Serdar-i Ekrem, Istanbul

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Turkish jewellery designer Bihter Ayda Pekin talks about her adopted neighbourhood of Galata, a historic area that has become one of the city’s trendiest spots.


At one end of Serdar-i Ekrem – Galata’s most popular street – lies the imposing 14th-century Galata Tower, offering splendid panoramic views of the city. Just a stone’s throw away, at the street’s other end, is Pekin’s tiny jewellery boutique, Aida Pekin.

“I was the first designer to open a shop here, in 2009,” she says. “At that time there were no other shops, though some artists were starting to live in the old buildings. Originally, Galata was full of craftsmen – carpenters, ironsmiths, and glassmakers had workshops here – which makes it amazingly inspiring for someone like me.” In just the few years since, the narrow, picturesque lane has literally sprung to life with buzzing cafés, fashion boutiques, and quirky shops.

Mavra was the first cool café on the street. It’s a place where I like to get a drink after work and catch up with friends from the neighbourhood at the end of the day,” the designer says. Filled at all hours with a hip mix of locals and expats, the café also has eclectic decorative items for sale. Another café she frequents is Anjel; formerly
a charcuterie. “I like to grab a quick bite there; the menu changes daily. For a more sophisticated dinner, the Georges Hotel, has a roof-top bar and French restaurant, Le Fumoir, with a beautiful view of the Bosphorus.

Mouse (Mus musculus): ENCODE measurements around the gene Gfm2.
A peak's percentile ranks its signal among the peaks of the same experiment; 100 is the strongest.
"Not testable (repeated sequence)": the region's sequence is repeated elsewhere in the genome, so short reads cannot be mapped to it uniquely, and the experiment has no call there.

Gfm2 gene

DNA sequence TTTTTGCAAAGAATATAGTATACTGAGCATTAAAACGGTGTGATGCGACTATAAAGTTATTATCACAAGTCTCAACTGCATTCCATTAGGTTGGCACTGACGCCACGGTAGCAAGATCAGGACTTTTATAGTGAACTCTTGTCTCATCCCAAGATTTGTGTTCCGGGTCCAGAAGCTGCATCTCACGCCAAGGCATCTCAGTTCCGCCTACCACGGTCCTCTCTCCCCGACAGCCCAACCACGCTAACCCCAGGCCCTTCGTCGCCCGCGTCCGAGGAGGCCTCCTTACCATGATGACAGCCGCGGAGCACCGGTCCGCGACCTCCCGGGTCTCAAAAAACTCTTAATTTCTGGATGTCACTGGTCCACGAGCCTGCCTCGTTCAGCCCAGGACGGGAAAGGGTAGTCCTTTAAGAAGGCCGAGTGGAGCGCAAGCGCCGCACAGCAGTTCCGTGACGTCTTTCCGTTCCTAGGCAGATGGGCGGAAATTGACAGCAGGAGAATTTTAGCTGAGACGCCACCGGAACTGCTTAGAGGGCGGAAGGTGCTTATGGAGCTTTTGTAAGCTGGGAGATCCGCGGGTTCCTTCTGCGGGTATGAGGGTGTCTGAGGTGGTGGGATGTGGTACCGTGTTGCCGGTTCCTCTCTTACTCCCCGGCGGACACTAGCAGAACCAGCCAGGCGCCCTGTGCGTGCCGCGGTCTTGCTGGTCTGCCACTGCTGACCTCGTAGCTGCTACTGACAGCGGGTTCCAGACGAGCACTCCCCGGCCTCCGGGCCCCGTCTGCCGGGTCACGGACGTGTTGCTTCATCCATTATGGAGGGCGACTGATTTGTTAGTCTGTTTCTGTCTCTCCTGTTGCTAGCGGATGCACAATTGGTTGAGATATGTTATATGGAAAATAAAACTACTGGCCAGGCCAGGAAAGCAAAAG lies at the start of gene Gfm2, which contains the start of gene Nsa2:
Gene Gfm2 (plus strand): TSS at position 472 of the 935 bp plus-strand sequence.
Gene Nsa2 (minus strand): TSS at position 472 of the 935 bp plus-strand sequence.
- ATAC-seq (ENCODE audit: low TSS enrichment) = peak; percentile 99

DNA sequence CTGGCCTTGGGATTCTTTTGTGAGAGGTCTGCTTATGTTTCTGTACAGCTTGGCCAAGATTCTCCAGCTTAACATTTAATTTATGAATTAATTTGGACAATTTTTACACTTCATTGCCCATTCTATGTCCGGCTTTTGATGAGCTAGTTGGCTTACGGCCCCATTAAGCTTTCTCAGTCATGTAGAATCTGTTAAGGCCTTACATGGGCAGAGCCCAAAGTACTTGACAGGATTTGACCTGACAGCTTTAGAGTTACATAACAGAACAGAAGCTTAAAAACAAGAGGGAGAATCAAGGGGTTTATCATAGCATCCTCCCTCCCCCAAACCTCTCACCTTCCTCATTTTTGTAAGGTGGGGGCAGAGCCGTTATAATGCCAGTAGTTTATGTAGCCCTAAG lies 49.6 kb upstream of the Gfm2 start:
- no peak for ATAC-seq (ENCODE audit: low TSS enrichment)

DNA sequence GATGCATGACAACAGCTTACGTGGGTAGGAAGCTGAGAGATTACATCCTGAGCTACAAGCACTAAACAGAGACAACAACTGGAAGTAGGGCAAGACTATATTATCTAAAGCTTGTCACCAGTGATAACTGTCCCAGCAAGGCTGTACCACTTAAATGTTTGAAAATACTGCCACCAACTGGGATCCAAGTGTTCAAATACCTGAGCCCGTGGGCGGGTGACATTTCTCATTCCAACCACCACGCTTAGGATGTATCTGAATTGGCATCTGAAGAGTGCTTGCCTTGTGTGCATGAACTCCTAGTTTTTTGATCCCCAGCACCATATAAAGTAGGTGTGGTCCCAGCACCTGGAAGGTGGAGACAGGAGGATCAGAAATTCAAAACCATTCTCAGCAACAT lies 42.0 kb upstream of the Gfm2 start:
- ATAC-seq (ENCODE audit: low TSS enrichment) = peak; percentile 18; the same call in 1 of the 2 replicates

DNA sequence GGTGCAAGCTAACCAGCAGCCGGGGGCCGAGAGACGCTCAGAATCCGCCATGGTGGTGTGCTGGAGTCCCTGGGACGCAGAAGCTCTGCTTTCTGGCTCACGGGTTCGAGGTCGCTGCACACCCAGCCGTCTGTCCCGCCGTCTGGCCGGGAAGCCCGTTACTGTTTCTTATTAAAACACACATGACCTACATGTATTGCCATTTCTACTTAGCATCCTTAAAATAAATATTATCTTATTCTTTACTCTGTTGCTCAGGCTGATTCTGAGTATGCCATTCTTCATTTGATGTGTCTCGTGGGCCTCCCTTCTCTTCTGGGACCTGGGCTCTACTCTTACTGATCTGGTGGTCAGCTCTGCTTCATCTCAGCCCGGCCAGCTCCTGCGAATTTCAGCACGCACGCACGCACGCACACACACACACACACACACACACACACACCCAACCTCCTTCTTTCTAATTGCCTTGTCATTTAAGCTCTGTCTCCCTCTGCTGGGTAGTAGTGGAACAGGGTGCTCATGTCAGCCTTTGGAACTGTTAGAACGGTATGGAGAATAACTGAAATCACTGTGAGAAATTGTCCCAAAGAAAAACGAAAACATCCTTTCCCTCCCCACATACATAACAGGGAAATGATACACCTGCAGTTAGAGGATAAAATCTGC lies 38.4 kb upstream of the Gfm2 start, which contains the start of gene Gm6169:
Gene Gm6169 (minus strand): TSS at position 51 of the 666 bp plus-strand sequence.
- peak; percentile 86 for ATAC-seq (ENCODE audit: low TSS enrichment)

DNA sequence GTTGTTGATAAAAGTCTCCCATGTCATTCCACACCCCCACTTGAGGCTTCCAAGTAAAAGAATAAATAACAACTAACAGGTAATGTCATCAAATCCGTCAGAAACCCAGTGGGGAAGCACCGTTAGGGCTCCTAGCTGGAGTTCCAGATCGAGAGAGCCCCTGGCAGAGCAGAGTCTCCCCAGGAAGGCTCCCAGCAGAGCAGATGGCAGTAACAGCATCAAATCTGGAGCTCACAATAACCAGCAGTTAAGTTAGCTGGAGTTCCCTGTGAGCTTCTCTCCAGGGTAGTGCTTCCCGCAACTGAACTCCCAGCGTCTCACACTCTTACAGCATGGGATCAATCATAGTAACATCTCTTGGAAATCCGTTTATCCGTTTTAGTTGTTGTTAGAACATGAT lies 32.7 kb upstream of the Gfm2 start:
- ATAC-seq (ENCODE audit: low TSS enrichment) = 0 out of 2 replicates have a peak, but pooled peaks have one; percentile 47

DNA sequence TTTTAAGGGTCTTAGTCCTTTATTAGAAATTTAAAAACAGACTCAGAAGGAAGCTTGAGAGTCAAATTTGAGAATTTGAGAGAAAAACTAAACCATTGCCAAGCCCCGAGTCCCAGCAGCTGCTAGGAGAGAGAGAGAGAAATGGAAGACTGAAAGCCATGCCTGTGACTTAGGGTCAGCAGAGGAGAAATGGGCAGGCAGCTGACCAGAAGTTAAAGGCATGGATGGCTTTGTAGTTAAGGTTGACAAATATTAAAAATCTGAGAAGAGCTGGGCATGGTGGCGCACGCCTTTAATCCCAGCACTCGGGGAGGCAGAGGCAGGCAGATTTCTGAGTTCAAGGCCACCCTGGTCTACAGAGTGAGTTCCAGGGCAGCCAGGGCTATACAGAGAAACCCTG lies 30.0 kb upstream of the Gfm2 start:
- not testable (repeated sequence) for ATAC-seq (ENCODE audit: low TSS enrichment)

“For shopping, I recommend the boutiques of famous local fashion designers Bahar Korçan and Arzu Kaprol. Lunapark offers Turkish-themed design objects that are very popular,” she adds.

Art galleries have also begun to open; Pekin’s favourite is Poligon, located diagonally opposite her store. The intimate venue is an experimental exhibition space which focuses on contemporary art.

Pekin recently also became a resident of Serdar-i Ekrem, moving into a newly-renovated historical edifice that was originally built for a prestigious Ottoman banking family. “What I like most of all are these very old buildings where you can feel the spirit of all the different people who lived here,” she comments.

Istanbul may be a sprawling metropolis, but visitors to this neighbourhood are sure to feel at home. “Galata is a small place where you can feel the soul of Old Istanbul, be inspired every second, and be among people who enjoy the same lifestyle.”


Istanbul, Turkey
Distance: 2,720 km
Flight Time: 4 hours, 50 minutes
Frequency: 10 flights a week

Sabiha Gökçen Airport, Istanbul, Turkey
Distance: 2,720 km
Flight Time: 4 hours, 50 minutes
Frequency: 4 flights a week

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